DeFrancesco, whose rise to fame in the 1990s helped the Hammond B-3
organ to make a major comeback, clearly inspires Sanchez and his
sidemen with his enthusiasm and remarkable technique. The organist is
not the only guest on Soul Of The Conga. "Stella By Starlight" features
Terence Blanchard, one of the top trumpeters in jazz. "We appeared at
the same festivals a few times and always liked each other's music but
had never played together before." In addition, Sanchez has a rare
opportunity to explore the early roots of Cuban music during the four
numbers in which he interacts with the Five Ortiz Brothers.
The well-rounded and continually intriguing program begins with
DeFranco in the spotlight during the funky blues "Joseito."
Tenor-saxophonist Scott Martin also has a strong spot while trumpeter
Sal Cracchiolo (who has been with the band since near the beginning)
and trombonist Francisco Torres (who at two years, is the newest member
of the Sanchez family) have brief tradeoffs with the percussion
section. "Oye Lo" features some happy group singing and a groove worthy
of Sanchez's late boss Cal Tjader; Cracchiolo takes solo honors.
Next is Poncho Sanchez's first meeting on this release with the five
Ortiz Brothers. The siblings had befriended Sanchez years ago when they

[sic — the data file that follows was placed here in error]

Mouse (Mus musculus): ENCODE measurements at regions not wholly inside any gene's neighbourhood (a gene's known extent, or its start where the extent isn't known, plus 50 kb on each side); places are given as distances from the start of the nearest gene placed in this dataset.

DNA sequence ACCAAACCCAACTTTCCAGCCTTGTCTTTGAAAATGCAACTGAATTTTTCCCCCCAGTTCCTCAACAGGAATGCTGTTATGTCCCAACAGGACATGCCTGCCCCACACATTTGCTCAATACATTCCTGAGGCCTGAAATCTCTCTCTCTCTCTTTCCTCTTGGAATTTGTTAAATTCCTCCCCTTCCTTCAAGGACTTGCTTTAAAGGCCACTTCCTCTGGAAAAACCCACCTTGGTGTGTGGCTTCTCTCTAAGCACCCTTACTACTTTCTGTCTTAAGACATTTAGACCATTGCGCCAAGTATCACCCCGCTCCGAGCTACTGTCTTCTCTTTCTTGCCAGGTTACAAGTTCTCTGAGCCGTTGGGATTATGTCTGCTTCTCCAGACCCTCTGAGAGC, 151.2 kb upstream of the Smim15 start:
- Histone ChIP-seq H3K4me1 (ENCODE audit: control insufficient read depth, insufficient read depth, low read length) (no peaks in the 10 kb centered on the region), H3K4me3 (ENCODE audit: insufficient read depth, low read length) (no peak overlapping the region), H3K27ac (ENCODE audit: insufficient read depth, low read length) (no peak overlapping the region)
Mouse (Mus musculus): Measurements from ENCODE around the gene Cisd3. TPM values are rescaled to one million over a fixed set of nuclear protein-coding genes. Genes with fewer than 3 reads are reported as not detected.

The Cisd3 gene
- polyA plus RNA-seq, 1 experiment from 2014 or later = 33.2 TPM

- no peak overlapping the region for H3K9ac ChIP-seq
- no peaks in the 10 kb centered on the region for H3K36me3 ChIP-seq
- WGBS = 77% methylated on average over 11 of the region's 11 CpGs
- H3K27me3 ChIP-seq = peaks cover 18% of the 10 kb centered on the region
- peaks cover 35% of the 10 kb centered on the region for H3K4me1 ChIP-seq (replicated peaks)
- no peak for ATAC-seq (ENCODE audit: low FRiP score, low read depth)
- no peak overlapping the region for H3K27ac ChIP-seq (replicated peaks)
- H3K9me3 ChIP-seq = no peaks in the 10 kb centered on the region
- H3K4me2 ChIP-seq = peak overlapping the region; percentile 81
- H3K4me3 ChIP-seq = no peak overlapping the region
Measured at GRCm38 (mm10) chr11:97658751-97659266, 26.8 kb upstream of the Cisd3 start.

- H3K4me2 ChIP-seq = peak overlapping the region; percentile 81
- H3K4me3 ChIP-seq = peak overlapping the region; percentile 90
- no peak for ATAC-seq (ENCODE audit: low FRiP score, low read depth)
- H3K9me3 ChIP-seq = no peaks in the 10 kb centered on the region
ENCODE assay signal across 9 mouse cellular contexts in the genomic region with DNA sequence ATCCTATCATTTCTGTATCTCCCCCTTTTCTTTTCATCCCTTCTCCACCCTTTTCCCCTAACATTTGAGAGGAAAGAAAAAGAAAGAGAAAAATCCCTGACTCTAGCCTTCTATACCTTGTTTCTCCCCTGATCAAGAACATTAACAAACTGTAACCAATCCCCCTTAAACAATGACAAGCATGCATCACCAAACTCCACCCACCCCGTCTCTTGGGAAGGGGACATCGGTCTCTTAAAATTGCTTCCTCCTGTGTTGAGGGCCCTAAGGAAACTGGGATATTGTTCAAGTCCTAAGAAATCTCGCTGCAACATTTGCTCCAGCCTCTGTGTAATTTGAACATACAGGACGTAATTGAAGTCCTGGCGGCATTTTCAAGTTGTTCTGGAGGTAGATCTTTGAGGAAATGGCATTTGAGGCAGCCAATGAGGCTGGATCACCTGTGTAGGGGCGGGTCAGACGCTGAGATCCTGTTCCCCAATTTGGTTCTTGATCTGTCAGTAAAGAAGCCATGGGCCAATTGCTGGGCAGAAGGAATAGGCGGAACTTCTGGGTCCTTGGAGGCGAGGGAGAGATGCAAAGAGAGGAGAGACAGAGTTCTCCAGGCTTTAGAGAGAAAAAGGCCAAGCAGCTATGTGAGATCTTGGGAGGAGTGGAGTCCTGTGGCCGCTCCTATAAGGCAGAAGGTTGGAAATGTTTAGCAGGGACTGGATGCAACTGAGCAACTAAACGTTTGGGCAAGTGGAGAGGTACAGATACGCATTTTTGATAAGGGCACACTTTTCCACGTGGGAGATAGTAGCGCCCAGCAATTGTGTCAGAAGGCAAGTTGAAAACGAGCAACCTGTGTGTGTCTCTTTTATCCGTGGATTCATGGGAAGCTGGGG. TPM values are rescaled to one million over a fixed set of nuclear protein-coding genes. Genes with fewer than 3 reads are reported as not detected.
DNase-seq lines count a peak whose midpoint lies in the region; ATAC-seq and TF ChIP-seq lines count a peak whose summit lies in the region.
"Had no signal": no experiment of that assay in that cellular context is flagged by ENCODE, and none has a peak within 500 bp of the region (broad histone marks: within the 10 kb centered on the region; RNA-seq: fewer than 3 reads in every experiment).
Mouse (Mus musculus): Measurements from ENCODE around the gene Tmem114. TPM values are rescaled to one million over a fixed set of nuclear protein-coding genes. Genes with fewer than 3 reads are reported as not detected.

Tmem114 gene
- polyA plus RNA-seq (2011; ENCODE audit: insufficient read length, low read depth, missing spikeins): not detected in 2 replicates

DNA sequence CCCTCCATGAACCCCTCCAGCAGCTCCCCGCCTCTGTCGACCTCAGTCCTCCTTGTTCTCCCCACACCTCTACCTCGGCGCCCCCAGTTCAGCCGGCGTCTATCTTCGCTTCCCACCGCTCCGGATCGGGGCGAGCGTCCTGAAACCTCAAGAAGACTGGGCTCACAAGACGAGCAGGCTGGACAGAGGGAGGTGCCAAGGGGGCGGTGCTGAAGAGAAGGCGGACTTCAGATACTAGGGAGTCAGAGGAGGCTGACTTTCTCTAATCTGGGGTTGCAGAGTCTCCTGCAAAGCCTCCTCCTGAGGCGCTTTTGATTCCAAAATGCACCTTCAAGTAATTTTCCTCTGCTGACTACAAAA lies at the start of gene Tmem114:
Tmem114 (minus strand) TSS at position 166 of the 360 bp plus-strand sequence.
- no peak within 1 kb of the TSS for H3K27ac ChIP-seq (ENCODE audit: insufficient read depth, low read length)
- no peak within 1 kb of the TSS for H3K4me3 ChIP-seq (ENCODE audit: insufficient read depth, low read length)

were kids who were anxious to see his band play. Since then they have
become professional musicians and formed Son Mayor, a 14-piece salsa
band that has become popular in Los Angeles. "Not many people know
about the changui style of music from Oriente, Cuba that they play
which uses bongos rather than congas and features the tres (a
six-string acoustic guitar)." The traditional changui sound, which can
be heard on recordings of the 1920s and 30s, is revived creatively by
the Ortiz Brothers. Sanchez and Sal Cracchiolo (whose trumpet playing
on this selection is in the style of veteran Chocolate Armenteros)
sound quite at home with the Ortiz Brothers on "Venga A Bailar
"Moon Pie" with DeFrancesco is in the style of classic soul jazz of the
1960s. The catchy "Haitian Lady" finds the solos of DeFrancesco and
Cracchiolo being pushed by the exciting rhythmic patterns of pianist
David Torrez. Sanchez, a superior singer, has a vocal feature on the
romantic "Cosas Del Alma," a number that is perfect for dancing
couples. "Nengon" features the vintage and spirited group singing and
acoustic instruments of the Ortiz Brothers along with Sanchez and
pianist Torres. Alphonse Mouzon's "Virtue" (which has a groove a bit
similar to that of "Afro Blue") and a wonderfully Latinized rendition
of Henry Mancini's "Days Of Wine And Roses" gives Sanchez's regular
band opportunities to stretch out with DeFrancesco.
The Ortiz Brothers return for "Fania Fungue" which has some
particularly infectious group singing. Terence Blanchard's ballad
feature on "Stella By Starlight" is quite heartfelt and beautiful,
making one look forward to future collaborations by the trumpeter with
the perfectly complementary Sanchez band. "Bodacious Q" finds Sanchez
(and particularly pianist David Torres) playing in a Ramsey Lewis
groove which, with its handclapping, is reminiscent of a Lewis live
date from the 1960s. Tito Rodriguez's "Asi Asi" looks back to the
classic Cuban dance bands of the 1950s; among the group singers are
Joey DeFrancesco himself. The consistently appealing Soul Of The Conga
concludes with the chanting and percussion of the Ortiz Brothers and
Sanchez on "Rumba De Po-Tiz," which in its "Po-Tiz" title was
spontaneously named after them.
Soul of the Conga is Latin and Soul and it truly is music for everybody.